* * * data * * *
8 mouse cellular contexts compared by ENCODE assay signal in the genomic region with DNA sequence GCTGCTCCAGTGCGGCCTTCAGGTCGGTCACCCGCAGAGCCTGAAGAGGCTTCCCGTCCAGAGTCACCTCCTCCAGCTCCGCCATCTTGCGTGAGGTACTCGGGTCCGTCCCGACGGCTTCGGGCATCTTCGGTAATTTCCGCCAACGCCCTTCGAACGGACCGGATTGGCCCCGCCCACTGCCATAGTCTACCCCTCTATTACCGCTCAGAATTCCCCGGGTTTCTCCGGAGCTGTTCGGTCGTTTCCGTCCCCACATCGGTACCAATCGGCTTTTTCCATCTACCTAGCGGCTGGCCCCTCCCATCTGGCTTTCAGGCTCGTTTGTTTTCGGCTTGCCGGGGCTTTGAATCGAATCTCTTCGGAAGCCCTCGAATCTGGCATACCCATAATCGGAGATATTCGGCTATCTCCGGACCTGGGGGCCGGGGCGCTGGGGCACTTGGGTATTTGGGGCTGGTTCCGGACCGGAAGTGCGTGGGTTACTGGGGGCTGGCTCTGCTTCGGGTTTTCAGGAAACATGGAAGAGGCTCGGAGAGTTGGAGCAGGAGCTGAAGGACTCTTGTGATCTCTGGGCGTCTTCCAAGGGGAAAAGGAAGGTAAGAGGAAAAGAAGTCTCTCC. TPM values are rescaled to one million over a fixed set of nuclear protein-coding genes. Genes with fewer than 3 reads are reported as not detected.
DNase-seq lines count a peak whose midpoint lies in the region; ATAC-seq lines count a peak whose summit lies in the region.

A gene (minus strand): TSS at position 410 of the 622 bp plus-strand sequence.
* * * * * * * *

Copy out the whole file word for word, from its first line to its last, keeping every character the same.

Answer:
8 mouse cellular contexts compared by ENCODE assay signal in the genomic region with DNA sequence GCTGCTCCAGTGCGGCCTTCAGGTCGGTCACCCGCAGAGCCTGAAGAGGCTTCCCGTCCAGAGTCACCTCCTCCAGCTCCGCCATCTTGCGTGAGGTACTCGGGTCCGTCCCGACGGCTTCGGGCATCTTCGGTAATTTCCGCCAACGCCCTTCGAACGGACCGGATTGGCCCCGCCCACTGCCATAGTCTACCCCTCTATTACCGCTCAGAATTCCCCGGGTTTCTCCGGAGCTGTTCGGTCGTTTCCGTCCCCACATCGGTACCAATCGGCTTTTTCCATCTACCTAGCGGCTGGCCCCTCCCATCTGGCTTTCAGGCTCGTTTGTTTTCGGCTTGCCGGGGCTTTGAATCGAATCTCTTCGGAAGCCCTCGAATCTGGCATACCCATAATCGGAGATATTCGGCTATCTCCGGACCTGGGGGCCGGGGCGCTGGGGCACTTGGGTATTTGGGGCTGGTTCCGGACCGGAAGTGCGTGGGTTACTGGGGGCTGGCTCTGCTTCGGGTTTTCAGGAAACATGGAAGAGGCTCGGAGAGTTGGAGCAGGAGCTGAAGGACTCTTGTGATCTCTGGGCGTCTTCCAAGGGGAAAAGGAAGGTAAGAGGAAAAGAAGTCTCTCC. TPM values are rescaled to one million over a fixed set of nuclear protein-coding genes. Genes with fewer than 3 reads are reported as not detected.
DNase-seq lines count a peak whose midpoint lies in the region; ATAC-seq lines count a peak whose summit lies in the region.

A gene (minus strand): TSS at position 410 of the 622 bp plus-strand sequence.